Climbing up into the higher elevations found views of snow-capped peaks with moody clouds. A stop at the Gore Range overlook near the highest point on the road offered this view of the Never Summer Mountains.



Wind and rain drove us down into the Kawuneeche Valley on the west side of the park, searching for our favorite picnic area in Harbison Meadow to eat lunch. This was my first time into the west side of the park since the East Troublesome fire in October 2020, and coming around a bend in the road the devastation left behind even a year and a half later came into full view. Even seeing photos and videos don't really prepare you for the stark landscape that goes from the valley floor up and over the mountain tops. While the first signs of life are starting to appear, it will likely be decades before this forest recovers to what it once was. There's a quick clip of the views of the burned out forests in the middle of my video.


The areas where the Colorado River flows through the valley form ideal moose habitat, and I almost always see at least one moose every time I'm over there. This time, we saw multiple moose and two mothers with their babies in different areas of the valley. This baby wanted to get out and explore the open meadow, but when it would get too far away the mother would call and it would come running back.



After doing some hiking in the valley, the storm clouds were moving in again and it was time to head back over the mountains in the direction of home. We had yet to see any elk yet, and I had heard there were some mothers in the Moraine Park area, so I wanted to make a stop there to see what we could see. On the way I made a stop to take in one of my favored views of Longs Peak and capture this photo with the still moody clouds looming overhead.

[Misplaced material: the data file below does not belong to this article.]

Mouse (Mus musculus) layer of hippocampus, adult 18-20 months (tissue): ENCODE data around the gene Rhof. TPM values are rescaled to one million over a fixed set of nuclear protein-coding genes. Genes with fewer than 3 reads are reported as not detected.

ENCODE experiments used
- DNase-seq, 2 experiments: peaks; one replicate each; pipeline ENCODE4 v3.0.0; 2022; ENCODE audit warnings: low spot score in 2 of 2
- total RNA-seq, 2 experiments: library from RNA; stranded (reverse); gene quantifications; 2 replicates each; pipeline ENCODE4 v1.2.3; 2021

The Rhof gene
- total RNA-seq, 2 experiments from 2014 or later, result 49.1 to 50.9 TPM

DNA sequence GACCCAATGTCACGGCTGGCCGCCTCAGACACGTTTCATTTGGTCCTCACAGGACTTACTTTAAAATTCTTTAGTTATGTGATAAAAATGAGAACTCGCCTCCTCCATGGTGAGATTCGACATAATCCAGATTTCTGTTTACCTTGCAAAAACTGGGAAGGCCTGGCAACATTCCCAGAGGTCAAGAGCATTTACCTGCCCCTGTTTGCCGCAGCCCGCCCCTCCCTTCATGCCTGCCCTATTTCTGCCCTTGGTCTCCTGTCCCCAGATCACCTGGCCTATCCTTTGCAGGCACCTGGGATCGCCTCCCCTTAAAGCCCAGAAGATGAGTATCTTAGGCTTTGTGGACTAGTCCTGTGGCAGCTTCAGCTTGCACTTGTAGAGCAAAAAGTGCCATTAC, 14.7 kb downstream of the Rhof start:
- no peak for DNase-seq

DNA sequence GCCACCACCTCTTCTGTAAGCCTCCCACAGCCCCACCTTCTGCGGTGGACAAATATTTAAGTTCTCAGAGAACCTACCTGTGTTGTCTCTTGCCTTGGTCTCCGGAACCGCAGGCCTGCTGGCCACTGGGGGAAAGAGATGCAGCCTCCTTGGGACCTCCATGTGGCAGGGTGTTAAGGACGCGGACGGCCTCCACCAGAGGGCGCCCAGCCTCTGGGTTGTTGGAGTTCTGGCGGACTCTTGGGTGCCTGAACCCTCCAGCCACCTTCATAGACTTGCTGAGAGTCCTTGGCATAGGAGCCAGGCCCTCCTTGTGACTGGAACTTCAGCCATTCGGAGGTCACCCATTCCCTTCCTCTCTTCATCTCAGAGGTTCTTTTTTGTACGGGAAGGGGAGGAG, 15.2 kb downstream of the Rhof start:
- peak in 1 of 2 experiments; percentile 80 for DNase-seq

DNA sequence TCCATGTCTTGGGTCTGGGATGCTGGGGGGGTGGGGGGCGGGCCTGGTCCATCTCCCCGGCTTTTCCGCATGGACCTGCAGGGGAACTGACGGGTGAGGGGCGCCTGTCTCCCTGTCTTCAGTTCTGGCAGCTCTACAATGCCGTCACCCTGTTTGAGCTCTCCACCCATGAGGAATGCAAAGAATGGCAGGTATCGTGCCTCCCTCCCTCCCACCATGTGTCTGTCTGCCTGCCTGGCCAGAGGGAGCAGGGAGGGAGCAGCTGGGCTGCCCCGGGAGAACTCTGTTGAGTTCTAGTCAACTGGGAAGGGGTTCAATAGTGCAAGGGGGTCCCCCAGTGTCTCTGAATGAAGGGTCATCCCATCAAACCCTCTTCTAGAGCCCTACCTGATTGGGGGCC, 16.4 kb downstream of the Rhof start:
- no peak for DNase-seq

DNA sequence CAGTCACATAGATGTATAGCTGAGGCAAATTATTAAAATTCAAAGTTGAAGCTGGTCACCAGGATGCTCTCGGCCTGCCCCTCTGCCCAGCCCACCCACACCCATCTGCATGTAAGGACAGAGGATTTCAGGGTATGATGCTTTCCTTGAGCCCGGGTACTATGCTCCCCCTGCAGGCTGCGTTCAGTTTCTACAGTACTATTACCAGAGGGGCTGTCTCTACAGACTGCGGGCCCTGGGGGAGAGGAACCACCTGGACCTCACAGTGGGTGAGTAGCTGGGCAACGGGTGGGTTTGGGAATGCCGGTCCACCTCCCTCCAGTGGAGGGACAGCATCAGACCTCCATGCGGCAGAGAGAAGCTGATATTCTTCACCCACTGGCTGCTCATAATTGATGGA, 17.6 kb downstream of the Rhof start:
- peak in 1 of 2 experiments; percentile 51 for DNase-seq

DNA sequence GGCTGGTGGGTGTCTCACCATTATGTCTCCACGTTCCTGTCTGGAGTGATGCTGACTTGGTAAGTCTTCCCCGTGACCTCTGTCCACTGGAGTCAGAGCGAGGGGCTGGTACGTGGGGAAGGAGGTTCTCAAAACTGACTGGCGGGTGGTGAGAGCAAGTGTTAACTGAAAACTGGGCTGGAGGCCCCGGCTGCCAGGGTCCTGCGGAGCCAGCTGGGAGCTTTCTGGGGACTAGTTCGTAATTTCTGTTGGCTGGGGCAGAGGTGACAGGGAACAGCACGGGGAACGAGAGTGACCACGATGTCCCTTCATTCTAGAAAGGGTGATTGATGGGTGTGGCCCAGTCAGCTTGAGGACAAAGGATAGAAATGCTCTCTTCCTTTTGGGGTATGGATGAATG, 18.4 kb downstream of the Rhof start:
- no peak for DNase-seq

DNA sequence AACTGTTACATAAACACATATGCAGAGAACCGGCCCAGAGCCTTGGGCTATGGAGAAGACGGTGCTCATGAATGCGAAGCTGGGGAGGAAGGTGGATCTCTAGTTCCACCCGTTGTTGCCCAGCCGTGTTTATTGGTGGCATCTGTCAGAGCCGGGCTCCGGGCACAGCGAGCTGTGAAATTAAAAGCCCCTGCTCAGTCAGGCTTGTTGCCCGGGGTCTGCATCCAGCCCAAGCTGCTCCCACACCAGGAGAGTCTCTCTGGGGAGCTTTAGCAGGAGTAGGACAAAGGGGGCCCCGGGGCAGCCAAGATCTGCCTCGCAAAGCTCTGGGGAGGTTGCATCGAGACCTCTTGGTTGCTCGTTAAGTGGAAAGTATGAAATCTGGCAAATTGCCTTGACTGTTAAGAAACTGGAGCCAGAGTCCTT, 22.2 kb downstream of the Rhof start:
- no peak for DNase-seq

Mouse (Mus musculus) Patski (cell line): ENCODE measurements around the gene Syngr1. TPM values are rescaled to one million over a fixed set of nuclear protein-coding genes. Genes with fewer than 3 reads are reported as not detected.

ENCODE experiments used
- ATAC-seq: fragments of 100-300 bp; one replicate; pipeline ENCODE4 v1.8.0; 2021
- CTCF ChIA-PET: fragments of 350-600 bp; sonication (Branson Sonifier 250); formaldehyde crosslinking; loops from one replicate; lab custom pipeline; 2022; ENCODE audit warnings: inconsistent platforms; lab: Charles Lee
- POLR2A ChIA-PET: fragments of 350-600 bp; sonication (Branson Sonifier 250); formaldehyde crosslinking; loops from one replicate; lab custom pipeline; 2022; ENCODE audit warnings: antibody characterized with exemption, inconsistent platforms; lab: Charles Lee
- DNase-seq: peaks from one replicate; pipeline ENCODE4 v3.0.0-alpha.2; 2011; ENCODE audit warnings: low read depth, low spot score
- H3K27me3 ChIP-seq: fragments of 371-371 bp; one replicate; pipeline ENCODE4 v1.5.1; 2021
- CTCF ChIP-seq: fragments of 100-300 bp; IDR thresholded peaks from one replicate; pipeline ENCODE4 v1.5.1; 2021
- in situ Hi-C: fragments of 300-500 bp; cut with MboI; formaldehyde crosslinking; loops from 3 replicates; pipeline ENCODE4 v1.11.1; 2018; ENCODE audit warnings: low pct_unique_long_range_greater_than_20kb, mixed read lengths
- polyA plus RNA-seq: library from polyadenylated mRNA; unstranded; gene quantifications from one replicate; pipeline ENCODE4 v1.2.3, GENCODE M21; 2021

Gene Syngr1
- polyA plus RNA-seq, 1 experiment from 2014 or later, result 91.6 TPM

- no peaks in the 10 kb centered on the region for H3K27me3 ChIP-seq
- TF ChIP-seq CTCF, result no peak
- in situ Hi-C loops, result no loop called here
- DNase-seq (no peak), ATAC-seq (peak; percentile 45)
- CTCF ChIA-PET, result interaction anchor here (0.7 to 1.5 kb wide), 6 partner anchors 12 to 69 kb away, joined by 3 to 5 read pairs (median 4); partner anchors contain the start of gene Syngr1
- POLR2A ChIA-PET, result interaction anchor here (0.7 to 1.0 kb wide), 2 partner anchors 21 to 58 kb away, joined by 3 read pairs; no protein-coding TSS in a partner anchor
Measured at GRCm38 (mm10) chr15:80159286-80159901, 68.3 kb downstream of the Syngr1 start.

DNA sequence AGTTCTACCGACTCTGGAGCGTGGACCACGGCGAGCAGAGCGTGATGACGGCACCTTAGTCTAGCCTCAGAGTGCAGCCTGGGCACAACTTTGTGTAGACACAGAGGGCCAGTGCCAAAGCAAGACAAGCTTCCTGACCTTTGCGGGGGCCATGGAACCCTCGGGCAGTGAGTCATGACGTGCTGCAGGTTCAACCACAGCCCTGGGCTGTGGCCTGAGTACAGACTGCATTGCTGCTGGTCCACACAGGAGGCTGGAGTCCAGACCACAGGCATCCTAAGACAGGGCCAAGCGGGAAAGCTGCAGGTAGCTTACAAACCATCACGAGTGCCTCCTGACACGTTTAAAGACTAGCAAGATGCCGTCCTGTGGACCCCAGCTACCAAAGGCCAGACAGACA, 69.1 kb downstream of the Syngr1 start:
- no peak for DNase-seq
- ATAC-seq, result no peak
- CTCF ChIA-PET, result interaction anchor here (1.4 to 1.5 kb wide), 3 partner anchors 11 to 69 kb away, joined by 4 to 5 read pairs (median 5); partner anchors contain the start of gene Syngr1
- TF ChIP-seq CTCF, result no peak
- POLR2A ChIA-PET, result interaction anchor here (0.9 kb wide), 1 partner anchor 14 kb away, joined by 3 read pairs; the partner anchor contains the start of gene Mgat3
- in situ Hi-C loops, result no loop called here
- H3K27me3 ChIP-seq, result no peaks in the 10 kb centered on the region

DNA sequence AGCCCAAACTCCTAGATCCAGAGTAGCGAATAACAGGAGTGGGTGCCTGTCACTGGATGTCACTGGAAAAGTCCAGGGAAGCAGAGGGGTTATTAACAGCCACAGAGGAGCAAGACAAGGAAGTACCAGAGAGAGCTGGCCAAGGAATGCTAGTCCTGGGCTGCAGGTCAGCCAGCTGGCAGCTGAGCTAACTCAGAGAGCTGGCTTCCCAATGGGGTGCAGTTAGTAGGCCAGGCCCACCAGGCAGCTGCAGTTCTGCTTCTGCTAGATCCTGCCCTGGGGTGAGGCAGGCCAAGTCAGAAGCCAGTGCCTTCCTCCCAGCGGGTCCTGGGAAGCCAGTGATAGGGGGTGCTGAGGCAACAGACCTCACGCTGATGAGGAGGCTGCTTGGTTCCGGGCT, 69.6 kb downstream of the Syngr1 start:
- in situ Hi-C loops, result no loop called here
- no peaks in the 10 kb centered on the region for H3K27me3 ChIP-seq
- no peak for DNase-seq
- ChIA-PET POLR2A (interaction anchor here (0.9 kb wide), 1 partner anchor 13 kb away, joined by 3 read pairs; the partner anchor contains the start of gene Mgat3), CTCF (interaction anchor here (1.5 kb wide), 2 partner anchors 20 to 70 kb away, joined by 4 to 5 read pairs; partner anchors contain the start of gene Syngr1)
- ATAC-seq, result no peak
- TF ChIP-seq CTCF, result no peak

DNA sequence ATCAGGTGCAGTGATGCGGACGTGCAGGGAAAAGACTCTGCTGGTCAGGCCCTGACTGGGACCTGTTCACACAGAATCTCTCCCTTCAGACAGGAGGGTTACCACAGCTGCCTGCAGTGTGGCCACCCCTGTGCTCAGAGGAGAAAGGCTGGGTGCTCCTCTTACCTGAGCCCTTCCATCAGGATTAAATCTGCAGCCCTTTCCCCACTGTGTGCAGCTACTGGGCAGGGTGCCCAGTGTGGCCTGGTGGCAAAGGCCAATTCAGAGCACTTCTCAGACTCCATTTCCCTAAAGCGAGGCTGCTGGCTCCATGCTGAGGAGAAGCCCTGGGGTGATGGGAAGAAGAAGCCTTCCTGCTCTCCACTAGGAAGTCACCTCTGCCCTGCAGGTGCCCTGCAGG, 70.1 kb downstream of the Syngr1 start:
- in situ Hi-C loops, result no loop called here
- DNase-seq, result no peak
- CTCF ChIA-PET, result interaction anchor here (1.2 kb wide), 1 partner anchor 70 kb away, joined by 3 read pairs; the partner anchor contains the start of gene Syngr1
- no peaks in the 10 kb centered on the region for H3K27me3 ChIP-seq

As we made the turn into Moraine Park, sure enough we saw an elk cow with her little one on the hillside. This little one was staying close to mom, even nursing at times while we watched from a safe distance. This photo was captured with my telephoto at 500mm and then cropped in even a little bit more. It's a beautiful moment between mother and young one.



It felt like the fitting end to an amazing day in the park. If you'd like to watch the video of this adventure, click the video below to watch on my YouTube channel. And don't forget to subscribe while you're there, I've got more great videos coming up. If you enjoy sharing in the experiences of adventures like these, I hope you'll sign up for my email newsletter if you haven't already. You can subscribe right here on this blog post, or click my newsletter signup link in the footer. New subscribers get a new customer discount coupon as a thank you for signing up. Don't forget to follow me on Facebook & Instagram too. Thanks for checking out what I do, and I hope you'll keep following along!